Make Big Profits Flipping Tax Deed Properties: 20 Steps anyone can follow to get started

If you’ve been seduced by the easy promises of wealth by the house flipping shows that proliferate HD TV and other networks, then tried house flipping only to fail miserably, then you might want to keep reading.

f you’ve tried Real Estate investing and failed, you’re not alone. In fact, you’re probably in the majority. Conventional Real Estate investing is often very expensive and very competitive. What I’m about to share with you is a less risky, less competitive way to earn profits with real estate.

Hi, my name’s Kris Kemp. Over the years, I’ve been doing a bit of real estate investing. I focus on tax deed sales–properties (land, houses, mobile homes) wherein the property owner is delinquent (late) on his taxes, so much so that the property reverts to the county and is then sold at an auction, usually at the courthouse. I’ve even written an ebook, Make Big Profits Flipping Florida Land, about this topic. What you’re about to read is excerpted from this ebook.

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Curious to learn more about Real Estate investing for fun and profit? Discover the simple, powerful, effective strategies you can put into motion to find, buy, and flip properties—land, houses, mobile homes—for fun and profit in Florida or anywhere else in the U.S. I’ve written a few ebooks about this topic and I think you’ll find them highly entertaining and informative, too. Click the links below to find out more:

Ebook Bundle for RE Investors + 2 Entries for your Chance to Win a Florida Camping Lot

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Tax Deed Sales
Once I discovered tax deed sales, and learned how to make money with tax deed sales, I felt as if I had discovered gold in a mine that everyone else was ignoring. When I explained it to people, they usually replied with “that sounds too complicated”.

The thing is, it’s not complicated. It’s just a matter of following steps and having a system, finding what works, then repeating that, while continuing to learn from others.

Success leaves clues. If you want to be successful, find other people who have been successful and then follow what they do, follow the clues.

Here are 20 steps to buying tax deed properties, so you can make your money work for you and even get checks to your bank account every month!

20 steps to buying tax deed properties
There are a few steps to buying and selling tax deeds, and they are not hard. First, let me caution you. When you tell someone that you intend to spend a few thousand dollars on a tax deed, he might respond with a groan or “What if it has liens (debts) on it”, or “there’s a reason why it’s at a tax deed sale.” That’s understandable, because they don’t know how tax deed sales work, so they assume the element of risk outweighs the potential for profit. (My experience has been that it does not.)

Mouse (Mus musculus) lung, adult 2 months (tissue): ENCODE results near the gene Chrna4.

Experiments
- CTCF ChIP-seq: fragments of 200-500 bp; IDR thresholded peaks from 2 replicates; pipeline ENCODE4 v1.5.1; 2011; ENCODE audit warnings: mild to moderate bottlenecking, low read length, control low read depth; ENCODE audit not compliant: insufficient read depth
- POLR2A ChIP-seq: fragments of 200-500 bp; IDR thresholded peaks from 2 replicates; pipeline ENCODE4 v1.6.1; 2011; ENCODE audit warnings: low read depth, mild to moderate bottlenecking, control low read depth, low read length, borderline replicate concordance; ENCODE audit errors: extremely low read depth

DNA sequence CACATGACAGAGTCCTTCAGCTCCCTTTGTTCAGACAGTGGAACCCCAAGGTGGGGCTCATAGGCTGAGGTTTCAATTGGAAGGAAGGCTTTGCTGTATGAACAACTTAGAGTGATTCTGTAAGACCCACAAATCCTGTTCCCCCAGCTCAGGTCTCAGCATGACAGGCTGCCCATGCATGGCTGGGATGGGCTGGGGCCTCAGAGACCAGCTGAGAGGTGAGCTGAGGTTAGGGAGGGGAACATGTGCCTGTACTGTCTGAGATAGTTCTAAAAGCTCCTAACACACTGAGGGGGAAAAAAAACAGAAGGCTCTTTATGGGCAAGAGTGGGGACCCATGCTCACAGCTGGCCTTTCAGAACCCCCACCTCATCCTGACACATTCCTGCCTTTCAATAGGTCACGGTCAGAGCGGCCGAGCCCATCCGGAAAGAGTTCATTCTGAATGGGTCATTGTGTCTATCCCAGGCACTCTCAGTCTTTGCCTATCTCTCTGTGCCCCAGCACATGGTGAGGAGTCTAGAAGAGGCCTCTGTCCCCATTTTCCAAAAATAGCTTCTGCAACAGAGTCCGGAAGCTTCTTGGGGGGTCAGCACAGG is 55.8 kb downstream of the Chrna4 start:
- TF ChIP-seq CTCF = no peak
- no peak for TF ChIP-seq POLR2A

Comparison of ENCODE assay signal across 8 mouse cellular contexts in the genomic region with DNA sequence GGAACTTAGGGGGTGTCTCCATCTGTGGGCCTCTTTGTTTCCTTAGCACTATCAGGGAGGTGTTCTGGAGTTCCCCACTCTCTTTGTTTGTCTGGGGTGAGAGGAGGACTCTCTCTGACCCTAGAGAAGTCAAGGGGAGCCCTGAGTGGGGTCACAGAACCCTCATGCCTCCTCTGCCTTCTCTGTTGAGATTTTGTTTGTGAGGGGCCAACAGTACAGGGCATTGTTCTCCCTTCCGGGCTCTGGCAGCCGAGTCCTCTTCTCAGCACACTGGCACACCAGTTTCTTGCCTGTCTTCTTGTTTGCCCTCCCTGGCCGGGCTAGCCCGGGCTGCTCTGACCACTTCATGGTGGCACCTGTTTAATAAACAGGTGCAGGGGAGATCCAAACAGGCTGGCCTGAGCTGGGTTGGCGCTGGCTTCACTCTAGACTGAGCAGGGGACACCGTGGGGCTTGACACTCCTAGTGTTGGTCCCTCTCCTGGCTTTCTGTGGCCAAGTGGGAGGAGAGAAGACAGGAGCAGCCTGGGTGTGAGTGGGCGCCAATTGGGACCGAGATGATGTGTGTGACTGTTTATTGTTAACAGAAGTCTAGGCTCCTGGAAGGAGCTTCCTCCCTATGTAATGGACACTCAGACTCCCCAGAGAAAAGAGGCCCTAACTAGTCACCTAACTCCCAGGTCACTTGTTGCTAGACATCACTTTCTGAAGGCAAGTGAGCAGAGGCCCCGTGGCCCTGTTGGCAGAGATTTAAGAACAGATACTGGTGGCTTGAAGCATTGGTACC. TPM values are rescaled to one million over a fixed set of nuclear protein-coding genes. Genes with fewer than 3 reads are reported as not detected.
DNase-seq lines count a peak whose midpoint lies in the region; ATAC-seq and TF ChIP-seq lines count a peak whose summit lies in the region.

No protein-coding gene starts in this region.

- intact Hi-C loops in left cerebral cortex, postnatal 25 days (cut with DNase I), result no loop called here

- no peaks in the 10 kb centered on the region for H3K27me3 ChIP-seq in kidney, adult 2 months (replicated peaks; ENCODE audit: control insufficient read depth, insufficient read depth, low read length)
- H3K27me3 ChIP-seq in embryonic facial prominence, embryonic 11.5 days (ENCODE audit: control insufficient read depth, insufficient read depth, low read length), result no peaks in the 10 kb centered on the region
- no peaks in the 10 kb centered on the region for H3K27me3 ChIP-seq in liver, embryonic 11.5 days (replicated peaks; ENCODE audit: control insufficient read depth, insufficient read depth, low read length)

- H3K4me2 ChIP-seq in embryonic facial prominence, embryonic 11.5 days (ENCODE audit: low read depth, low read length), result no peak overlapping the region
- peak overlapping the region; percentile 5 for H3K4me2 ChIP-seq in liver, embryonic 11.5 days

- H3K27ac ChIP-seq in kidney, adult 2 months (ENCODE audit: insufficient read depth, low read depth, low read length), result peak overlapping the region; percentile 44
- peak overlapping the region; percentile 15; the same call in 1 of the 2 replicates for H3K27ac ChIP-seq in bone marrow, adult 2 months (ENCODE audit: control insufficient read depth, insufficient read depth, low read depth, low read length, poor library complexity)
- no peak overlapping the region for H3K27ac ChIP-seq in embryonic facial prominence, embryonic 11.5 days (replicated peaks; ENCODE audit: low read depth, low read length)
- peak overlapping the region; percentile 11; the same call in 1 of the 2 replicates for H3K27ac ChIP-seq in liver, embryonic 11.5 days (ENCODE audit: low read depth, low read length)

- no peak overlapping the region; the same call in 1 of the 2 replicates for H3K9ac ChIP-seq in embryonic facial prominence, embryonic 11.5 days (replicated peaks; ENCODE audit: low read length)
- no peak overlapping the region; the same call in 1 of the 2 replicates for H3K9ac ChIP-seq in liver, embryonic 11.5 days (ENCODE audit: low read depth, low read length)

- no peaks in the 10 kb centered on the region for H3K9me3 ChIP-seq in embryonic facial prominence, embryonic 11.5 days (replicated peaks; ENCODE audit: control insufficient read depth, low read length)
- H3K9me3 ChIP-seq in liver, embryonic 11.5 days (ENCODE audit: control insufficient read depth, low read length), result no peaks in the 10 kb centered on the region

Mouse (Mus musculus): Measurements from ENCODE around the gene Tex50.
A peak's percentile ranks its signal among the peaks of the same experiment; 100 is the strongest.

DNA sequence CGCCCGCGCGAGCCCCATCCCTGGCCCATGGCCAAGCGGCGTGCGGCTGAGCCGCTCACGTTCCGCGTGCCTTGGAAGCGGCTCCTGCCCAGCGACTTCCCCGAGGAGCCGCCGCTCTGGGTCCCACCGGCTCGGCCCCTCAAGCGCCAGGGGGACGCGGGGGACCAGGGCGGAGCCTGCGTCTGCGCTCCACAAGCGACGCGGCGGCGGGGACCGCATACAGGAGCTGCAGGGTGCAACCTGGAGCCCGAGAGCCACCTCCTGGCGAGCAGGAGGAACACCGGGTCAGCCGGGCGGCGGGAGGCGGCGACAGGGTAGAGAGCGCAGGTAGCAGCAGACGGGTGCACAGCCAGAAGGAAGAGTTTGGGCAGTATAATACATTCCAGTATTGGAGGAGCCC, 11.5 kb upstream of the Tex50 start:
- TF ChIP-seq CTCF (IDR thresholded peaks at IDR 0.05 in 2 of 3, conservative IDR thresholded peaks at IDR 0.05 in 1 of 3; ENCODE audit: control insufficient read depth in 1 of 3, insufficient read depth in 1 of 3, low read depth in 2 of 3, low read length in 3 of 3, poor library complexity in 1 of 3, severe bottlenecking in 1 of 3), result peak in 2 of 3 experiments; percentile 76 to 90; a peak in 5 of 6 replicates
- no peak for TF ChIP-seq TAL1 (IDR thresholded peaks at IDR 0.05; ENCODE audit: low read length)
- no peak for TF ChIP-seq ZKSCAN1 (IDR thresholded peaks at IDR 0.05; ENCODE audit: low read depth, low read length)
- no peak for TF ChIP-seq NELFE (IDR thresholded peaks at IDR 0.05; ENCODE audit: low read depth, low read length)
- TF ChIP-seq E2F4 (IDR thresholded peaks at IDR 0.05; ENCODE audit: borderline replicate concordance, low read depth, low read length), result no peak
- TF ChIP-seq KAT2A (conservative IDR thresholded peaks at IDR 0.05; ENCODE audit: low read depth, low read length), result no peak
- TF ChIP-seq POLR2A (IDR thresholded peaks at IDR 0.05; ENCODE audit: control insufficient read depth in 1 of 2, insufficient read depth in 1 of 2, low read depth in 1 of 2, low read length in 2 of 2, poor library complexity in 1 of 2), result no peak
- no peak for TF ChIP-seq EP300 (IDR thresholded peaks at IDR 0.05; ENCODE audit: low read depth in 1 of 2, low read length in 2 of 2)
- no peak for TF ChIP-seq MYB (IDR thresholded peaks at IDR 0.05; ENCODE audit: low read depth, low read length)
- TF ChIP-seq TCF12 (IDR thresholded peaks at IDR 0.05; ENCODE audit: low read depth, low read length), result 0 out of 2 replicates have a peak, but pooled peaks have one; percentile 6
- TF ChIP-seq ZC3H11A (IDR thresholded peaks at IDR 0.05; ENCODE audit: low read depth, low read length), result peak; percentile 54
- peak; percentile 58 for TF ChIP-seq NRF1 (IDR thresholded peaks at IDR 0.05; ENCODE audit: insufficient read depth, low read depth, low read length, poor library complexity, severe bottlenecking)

Perhaps they cling to the idea that you’ve got to be like them and work at a job you don’t like for a small amount of money. Let them be. They’re probably happy in their routine as that’s the only thing they know. They’re in a familiar flight pattern and they’re comfortable with it. Even if they are going in circles, they know what to expect. Perhaps you can buy a tax deed, resell it for a profit, and share your story with them to help them see that they have options. Maybe you can offer to use their $2,000 to buy a tax deed property, and offer to repay them the entire amount unless you can make a substantial profit within 30-days. Offer to do this for free. See what happens.

Are you excited, yet? With $500 dollars, you can own land in Florida. You can hold it while it appreciates in value, or you can sell it for an immediate profit. If you don’t have $500 dollars, you probably know someone who does. You could offer to find them bargain land for a small donation, a gift, to you.

With that in mind, here’s the specific steps to follow to buy and sell tax deed properties.

1) Select a state. Then, select a county within that state.
Search online for “(name of county), (state) clerk’s website”, and “(name of county), (state) property appraiser’s website”.

2) Visit county clerk’s website.
Find the link for “tax deed sales.” Click it.

3) Look at the tax deed sales page.
Usually, it will list the parcel identification number, also called the parcel control number, the opening bid, and the tax certificate number. The parcel identification number (PIN) is made up of a series of numbers that represents the location of the property on a Platt Map. For more information on learning how to use PINs. Search online, using for “understanding parcel identification numbers”. Or, if you have my ebook, Make Big Profits Flipping Florida Land, find the chapter “Understanding Parcel Identification Numbers”.

5) Print the tax deed sales page.
Or, save it as a PDF to your phone, tablet, laptop, computer. Email this to yourself. Text it to yourself. Make multiple copies.

6) Visit the property appraiser’s website.
To do this, search for “(name of county), (state) property appraiser’s website)”

7) Go to “search records”